Seattle Public Library

December 6, 2010

Apparently, Voldemort can’t stop the rock. How do I know this? Because of the Seattle Public Library’s podcast, specifically, their teen-focused podcast. You see, not only do the SPL podcasts have things like author interviews and such, they also have live concert recordings by such luminaries as Harry and the Potters.

Accessibility

From the website’s front page, getting to the podcast section is not entirely obvious. What you need to do is click on the “Library Collection” tab at the top of the screen. While I agree that podcasts are definitely part of a library’s digital collection, it’s probably not the most obvious first place for people to look. Once on the Library Collection screen, you can see the “Podcasts” tab in a new row below the first row of tabs. This will take you to a screen where you can access all of the SPL’s podcast offerings. Interestingly, there’s another way to get at the teen podcast: by heading to the “Audiences” tab, you can click on “Teens” and find a link to it there. Why there’s not something similar for the main podcast in the “Adults” section, I’m not quite sure.

The podcast feed situation with the SPL is a bit of a mixed bag. There’s no master feed, but there is a little bit of overlap between the main feed and the teens feed, where appropriate. There are also a couple of anomalies listed in the “podcasts” section. There’s a “Central Library Tour Podcast”, consisting of two files: a video “virtual tour” and an audio tour. It also has a feed associated with it, though for only two files, I’m not sure what the point of that is. The other unusual bit is the “Audio for Library Professionals” section, which consists of several recordings from the 2007 Metropolitan Libraries Section conference, which was held in Seattle. In this case there is no related feed, so that’s a bit of an inconsistency.

Content

The content side of things is where the SPL’s offerings really shine. We have author readings and interviews, lectures, music and poetry performances, casual book discussions, interviews with local community figures, book reviews and recommendations, and a series created by the Teen Center Advisors, “a volunteer advisory group of high school students ages 14 – 18”. Phew! That’s a lot of content, and it’s all consistently well-produced. There really is way too much to go into in this amount of space, but it’s especially encouraging to see just how involved teens are in producing so much of this material.

Conclusion

Despite some inconsistencies in terms of accessibility, I’m giving the Seattle Public Library full marks because of the sheer variety and quality of the programs they have on offer. They have managed to get a significant amount of community involvement in order to pull this off, and it’s great that such a vibrant collection of podcasts is available.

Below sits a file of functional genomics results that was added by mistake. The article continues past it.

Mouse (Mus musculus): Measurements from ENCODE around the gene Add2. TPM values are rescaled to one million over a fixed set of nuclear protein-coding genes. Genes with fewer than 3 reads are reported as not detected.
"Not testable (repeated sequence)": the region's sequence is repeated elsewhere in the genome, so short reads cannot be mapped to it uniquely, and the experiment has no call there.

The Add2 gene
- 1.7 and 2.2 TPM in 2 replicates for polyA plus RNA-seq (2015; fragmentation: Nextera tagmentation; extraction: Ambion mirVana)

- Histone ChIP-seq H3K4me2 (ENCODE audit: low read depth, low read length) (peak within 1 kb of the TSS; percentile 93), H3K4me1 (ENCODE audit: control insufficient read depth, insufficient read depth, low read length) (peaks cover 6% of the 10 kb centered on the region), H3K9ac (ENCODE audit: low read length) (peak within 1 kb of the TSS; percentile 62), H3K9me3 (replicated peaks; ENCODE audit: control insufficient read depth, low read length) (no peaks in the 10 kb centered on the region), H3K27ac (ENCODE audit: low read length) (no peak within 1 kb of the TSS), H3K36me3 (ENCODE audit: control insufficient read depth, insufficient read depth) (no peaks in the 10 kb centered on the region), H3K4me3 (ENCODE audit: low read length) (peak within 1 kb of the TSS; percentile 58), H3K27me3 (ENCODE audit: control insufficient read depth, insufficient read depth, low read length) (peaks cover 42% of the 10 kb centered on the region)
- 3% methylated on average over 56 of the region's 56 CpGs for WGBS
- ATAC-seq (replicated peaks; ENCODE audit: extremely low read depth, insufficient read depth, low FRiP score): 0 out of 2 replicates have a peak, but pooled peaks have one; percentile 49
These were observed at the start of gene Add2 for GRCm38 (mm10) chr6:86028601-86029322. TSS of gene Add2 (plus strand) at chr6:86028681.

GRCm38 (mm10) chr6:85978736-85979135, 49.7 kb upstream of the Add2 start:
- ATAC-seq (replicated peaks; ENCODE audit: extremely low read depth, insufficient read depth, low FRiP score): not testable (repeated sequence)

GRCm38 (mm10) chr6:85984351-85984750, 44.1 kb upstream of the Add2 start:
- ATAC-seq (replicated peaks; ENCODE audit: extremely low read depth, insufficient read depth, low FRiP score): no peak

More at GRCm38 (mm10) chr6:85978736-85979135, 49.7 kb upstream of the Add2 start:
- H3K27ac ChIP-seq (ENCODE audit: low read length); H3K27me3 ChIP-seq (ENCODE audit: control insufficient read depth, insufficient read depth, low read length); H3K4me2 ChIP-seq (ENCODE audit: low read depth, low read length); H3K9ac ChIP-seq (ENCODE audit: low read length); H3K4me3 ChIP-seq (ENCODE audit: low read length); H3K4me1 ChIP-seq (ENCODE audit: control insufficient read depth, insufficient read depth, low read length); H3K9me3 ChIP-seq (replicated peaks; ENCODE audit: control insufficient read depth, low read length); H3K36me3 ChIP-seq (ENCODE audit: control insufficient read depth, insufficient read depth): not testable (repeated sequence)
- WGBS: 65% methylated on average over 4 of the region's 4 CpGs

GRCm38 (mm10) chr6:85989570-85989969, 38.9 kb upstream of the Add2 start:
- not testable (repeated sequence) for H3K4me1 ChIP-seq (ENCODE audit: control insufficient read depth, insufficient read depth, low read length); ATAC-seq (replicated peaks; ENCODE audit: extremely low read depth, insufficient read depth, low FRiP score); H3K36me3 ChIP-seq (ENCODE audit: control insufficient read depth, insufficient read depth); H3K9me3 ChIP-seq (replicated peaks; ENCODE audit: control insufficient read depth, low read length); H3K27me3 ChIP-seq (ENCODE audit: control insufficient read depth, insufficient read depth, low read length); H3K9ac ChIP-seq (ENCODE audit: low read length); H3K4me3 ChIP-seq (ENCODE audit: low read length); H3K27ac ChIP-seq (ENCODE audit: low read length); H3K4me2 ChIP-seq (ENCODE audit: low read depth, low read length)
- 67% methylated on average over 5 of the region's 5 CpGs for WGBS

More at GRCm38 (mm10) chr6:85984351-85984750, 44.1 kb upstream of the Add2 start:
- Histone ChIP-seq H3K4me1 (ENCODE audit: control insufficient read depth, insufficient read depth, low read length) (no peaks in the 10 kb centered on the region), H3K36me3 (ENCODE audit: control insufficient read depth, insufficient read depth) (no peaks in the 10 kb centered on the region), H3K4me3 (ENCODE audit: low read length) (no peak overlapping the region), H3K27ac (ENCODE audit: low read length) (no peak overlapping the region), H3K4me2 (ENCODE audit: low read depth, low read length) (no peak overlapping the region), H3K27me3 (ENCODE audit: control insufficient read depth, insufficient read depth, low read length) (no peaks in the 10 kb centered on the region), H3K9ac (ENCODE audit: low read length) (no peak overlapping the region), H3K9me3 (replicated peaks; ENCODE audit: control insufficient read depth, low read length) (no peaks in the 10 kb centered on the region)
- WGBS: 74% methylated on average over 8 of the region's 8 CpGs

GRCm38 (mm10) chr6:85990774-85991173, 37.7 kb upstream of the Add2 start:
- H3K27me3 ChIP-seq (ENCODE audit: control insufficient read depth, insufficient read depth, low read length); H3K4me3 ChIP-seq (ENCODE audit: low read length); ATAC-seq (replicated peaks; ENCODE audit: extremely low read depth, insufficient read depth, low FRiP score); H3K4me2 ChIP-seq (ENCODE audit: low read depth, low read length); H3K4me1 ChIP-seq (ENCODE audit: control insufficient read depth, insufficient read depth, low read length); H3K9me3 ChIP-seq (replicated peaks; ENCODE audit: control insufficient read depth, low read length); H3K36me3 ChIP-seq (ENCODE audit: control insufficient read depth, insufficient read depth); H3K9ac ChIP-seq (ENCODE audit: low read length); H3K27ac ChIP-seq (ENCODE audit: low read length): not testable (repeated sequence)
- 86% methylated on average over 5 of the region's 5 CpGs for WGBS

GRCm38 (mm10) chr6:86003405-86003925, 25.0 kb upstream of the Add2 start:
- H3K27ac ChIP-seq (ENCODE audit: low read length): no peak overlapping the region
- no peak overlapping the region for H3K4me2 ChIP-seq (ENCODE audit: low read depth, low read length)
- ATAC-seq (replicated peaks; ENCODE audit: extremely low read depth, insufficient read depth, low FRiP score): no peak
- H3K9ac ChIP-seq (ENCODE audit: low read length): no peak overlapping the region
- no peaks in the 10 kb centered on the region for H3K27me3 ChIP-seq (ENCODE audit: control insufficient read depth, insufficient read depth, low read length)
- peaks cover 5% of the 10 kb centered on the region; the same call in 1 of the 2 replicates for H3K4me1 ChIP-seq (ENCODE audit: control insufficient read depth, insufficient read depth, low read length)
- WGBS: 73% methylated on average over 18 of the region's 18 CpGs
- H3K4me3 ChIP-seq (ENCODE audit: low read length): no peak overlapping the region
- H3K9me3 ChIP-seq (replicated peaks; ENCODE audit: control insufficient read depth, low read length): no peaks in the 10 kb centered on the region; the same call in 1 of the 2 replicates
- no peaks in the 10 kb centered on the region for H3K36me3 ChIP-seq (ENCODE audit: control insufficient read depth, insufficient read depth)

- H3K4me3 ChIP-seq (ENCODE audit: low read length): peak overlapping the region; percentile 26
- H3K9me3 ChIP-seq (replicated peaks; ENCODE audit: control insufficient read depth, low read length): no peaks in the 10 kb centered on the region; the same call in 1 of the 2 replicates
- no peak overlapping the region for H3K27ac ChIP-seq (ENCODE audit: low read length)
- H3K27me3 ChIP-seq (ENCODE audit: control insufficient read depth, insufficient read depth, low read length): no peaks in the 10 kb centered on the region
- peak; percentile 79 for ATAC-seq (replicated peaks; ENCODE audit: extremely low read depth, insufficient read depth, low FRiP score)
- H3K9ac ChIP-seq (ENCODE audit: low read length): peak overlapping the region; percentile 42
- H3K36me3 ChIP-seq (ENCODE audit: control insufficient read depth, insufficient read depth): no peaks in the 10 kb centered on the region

Rating:

Five out of five little shiny blue microphone icons.

Western Kentucky University Library

December 6, 2010

Now it’s time to take a look at an academic library for a change. The Western Kentucky University Library has a large collection of podcast episodes, and as would be expected in an academic setting, the emphasis is less on author interviews and more on lecture recordings. Still, these aren’t just classroom recordings; there’s a wide variety of interesting general-interest topics covered.

Accessibility

When you first arrive at the WKU Library website, you’ll notice something quite interesting right at the bottom of the screen–a row of colourful icons that cover pretty much the whole spectrum of Web 2.0 services:

  • a blog,
  • Facebook,
  • a podcast,
  • YouTube,
  • Twitter,
  • flickr, and
  • a mobile site.

Not too shabby at all. What’s especially nice it that these icons are available at the bottom of every page, so access is never a problem.

On the podcast page, we see a huge variety of podcast episodes available for individual download, all organized by topic in a simple table. I’ll talk about what topics are available in the next section, but for now I want to point out one thing. Joy of joys! There’s a master feed for everything, and a separate feed for each topic! Now that’s the right way to do things, especially if you’re anal about such things (as I’m sure you’ve noticed I am, if you’ve read this blog so far). One other thing to note is that nearly every recording has a flickr photo set associated with it, documenting the event. It’s not really the focus of my project here, but it’s a nice little Web 2.0-ish detail.

Content

What we have to listen to on the WKU library podcast is a wealth of talks and lectures, recorded live, going all the way back to 2006. They are focused on different topics, such as “Black History Month”, “Faraway Places…with Strange Sounding Names” and “Kentucky Live! Southern Culture at Its Best”. With a couple of exceptions, they are all recorded live, with next to no editing of any kind. In fact, in one case, the recording continues after the lecture is over, and we get to listen in as the techies chat and rip duct tape off of various pieces of equipment. Kind of entertaining, but probably unintentionally so.

While we have a huge amount of fascinating content to listen to, both local to Kentucky and concerning all parts of the world, it’s too bad that a little more work couldn’t have been done to clean up the audio. Even a little standardized intro unique to each series would go a long way to help you figure out what you’re listening to when a new episode shows up on your iPod.